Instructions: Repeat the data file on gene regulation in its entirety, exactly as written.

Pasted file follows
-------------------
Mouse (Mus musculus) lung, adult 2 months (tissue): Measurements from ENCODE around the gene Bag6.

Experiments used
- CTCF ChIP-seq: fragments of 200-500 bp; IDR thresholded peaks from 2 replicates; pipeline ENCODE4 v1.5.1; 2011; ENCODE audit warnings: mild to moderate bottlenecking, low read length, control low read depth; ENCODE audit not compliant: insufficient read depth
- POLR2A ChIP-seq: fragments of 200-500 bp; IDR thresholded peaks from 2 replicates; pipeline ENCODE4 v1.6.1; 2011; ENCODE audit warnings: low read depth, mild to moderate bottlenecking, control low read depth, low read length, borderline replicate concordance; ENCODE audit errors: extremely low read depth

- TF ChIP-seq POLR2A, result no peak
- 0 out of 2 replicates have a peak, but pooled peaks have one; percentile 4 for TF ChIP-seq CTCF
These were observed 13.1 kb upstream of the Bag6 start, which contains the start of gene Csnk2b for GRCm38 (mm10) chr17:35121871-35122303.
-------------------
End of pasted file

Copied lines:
Mouse (Mus musculus) lung, adult 2 months (tissue): Measurements from ENCODE around the gene Bag6.

Experiments used
- CTCF ChIP-seq: fragments of 200-500 bp; IDR thresholded peaks from 2 replicates; pipeline ENCODE4 v1.5.1; 2011; ENCODE audit warnings: mild to moderate bottlenecking, low read length, control low read depth; ENCODE audit not compliant: insufficient read depth
- POLR2A ChIP-seq: fragments of 200-500 bp; IDR thresholded peaks from 2 replicates; pipeline ENCODE4 v1.6.1; 2011; ENCODE audit warnings: low read depth, mild to moderate bottlenecking, control low read depth, low read length, borderline replicate concordance; ENCODE audit errors: extremely low read depth

- TF ChIP-seq POLR2A, result no peak
- 0 out of 2 replicates have a peak, but pooled peaks have one; percentile 4 for TF ChIP-seq CTCF
These were observed 13.1 kb upstream of the Bag6 start, which contains the start of gene Csnk2b for GRCm38 (mm10) chr17:35121871-35122303.